I own a home with a main panel on the corner of the house and a subpanel in the garage that is sort of separate and sort of attached in that the two structures are connected by an outside wall, like this cartoon I drew up:
Edit: The connecting wall is about 8' tall, built from 2x4 studs on a sill plate bolted to a concrete base that runs between the house and the garage. The flexible metal conduit was guided through holes in the studs. Both sides are covered with vertical tongue and groove siding like other exterior walls on this old house, and the top is capped. From the front door side, it appears like the garage is attached to the house and the two are one structure. From the courtyard side, the garage feels decidedly detached, except for the wall
I am looking to add a new circuit to the subpanel to power a 12-volt transformer for some low voltage lighting. While looking into this, I investigated the subpanel wiring and discovered that the white neutrals and green equipment grounding conductors (EGCs) are visibly bonded together.
At first, this seemed contrary to what I keep reading, i.e. that neutral current carrying conductors and EGCs should ONLY be bonded together in the main service panel and never in a subpanel. Then I found folks explaining that prior to 2008, the NEC allowed/required neutrals and EGCs to be bonded together in a subpanel if the subpanel is powered by a 3-wire feed (white, black, and red, but no EGC wire), AND if there are no metallic paths between the two structures.
Well, from what I can tell, I have a 3-wire feed, but my concern is that I also have a very solid metallic path between the two structures, i.e. the flexible metallic conduit that brings the 3-wire feed to the subpanel.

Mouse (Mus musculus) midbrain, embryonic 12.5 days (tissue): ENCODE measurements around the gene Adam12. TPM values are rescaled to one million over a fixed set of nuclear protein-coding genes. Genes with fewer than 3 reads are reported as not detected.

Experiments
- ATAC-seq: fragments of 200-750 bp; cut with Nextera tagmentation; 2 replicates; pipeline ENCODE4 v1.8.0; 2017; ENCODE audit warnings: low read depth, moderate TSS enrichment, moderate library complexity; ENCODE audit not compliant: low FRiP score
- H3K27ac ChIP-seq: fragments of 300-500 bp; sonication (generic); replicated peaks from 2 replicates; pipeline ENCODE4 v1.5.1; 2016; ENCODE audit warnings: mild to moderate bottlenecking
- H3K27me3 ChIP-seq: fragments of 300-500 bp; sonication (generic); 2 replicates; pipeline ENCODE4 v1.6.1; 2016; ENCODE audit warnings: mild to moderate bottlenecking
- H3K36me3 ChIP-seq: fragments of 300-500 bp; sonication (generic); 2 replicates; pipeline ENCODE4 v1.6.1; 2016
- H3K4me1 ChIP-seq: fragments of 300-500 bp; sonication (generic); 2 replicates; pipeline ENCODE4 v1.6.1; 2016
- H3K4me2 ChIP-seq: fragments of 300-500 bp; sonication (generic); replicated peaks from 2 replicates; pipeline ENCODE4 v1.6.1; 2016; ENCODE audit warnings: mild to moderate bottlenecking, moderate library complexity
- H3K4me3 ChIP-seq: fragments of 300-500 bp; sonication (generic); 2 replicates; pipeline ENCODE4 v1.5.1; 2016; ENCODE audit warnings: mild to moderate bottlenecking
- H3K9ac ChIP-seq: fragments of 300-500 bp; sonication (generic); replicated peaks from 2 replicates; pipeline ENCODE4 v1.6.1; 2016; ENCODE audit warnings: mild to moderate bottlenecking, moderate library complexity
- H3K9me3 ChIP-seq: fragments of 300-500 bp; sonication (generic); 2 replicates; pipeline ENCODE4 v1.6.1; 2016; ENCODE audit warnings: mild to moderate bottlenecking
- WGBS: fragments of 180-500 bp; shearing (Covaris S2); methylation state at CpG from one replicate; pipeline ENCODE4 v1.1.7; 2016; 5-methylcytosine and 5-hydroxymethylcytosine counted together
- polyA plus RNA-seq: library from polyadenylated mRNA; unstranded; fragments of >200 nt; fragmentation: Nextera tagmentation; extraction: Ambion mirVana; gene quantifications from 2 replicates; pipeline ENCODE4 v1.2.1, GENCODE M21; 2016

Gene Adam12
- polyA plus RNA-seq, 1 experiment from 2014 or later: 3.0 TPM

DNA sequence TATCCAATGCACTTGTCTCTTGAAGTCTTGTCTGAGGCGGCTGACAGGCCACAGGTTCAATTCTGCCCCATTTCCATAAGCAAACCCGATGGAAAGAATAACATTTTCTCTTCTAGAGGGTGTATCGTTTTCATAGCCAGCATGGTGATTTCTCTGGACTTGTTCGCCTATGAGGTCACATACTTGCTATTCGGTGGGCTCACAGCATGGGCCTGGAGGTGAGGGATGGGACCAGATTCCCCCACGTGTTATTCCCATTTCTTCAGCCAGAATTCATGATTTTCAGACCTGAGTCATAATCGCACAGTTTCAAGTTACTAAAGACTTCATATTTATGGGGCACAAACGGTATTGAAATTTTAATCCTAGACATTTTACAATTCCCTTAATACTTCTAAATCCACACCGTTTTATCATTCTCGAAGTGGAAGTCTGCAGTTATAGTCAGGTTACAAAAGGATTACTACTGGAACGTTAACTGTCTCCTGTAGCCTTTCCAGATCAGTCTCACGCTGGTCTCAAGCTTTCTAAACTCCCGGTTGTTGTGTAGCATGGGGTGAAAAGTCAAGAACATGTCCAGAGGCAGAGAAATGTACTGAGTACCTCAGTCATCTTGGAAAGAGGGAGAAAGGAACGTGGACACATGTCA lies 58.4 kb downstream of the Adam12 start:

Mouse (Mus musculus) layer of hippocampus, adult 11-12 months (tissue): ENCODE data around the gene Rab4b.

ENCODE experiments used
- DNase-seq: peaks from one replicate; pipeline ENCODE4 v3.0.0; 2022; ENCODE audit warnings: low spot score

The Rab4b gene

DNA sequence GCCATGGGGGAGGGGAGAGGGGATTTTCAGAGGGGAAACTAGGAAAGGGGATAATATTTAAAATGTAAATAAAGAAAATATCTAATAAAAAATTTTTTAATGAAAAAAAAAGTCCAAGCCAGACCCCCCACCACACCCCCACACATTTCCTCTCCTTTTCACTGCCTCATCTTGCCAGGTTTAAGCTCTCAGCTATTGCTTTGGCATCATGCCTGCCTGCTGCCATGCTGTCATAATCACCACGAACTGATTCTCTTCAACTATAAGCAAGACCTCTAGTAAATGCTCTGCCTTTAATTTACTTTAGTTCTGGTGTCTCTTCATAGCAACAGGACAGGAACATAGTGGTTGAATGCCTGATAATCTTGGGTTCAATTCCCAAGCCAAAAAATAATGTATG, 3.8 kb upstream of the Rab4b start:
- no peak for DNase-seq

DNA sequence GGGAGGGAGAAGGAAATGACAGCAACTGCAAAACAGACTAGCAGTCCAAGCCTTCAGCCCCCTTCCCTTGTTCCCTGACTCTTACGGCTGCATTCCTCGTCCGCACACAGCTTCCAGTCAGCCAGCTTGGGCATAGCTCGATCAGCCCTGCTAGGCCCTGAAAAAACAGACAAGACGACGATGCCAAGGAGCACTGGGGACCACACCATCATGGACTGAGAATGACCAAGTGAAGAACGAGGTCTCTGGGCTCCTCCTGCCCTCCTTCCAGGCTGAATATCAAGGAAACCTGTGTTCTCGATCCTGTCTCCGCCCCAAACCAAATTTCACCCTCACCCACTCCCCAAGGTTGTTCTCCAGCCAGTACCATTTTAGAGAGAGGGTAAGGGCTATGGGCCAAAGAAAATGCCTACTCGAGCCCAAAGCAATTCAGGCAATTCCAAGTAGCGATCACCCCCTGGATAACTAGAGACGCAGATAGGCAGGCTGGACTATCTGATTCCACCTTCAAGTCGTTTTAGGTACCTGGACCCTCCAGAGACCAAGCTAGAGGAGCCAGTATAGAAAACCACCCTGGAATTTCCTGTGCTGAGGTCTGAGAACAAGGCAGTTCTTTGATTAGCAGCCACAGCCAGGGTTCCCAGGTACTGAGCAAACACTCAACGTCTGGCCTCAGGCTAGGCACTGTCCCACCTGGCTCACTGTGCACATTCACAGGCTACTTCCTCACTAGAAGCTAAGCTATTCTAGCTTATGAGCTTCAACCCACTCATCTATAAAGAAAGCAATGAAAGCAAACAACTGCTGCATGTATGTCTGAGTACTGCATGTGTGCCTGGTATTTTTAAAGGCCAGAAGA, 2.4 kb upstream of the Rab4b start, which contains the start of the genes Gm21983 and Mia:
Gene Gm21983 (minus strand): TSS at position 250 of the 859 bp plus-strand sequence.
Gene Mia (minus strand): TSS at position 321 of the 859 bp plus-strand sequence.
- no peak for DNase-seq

With the main breaker off at the main panel, I checked electrical continuity between the neutral/ground bus in the subpanel and the exterior of the metal conduit and between a grounded outlet within the house. Both checks showed continuity.
I’m going to have a professional electrician look at it in a couple of weeks, but wanted to understand it more first.
My concern is that anytime we use something in the garage, lights, tablesaw, or whatever, then some of the return current traveling on the neutral wire while out in the in the garage finds a nice, juicy additional path back to the main service panel when it reaches the bonding point in the subpanel, i.e. via the entire grounding system of the house. It’s been like this for many years with no ill effect, but it still seems potentially (pun intended) unsafe.
I don't want to make it compliant with current NEC as that seems like overkill. But, I'm concerned that the subpanel wasn't even compliant with the "old NEC" and, if so, would simply like to get it improved to that limited point.
I am specifically concerned about "objectionable current" being injected onto the EGC conductors between the subpanel and the service entrance panel.
Am I being silly or outright wrong to worry about this? If not, is the fix to isolate the metal conduit from the subpanel, say by replacing the conductive connector that binds it to the subpanel with an insulating connector? Or perhaps the fix is to put the neutrals and EGC wires on separate bars in the subpanel and rely on the FMC as the EGC path back to the service entrance panel?
Thanks for your thoughts and explanations! Just trying to learn…
Update Info: The flexible metal conduit appears to be "half inch" FMC. I measured it's OD min as 0.844" and OD max as 0.926".
The gauge of the 3-wire feed is unclear to me. It consists of seven copper conductors. Including the insulation jacket, it has an OD of about 0.315". Here's a photo in case you can tell:
The apparent purpose of the connecting wall is to provide privacy for the courtyard (the house has a bedroom and bathroom that face the courtyard) and, perhaps, to provide a non-buried way to carry power over to the subpanel. There is no cover over the courtyard.
The home was built in 1921, making it a century old this year which is pretty old by California standards. It was extensively remodeled in the 1960s when, I believe, among other things, the garage was created by enclosing a covered carport, the connecting wall was built, and the subpanel was added.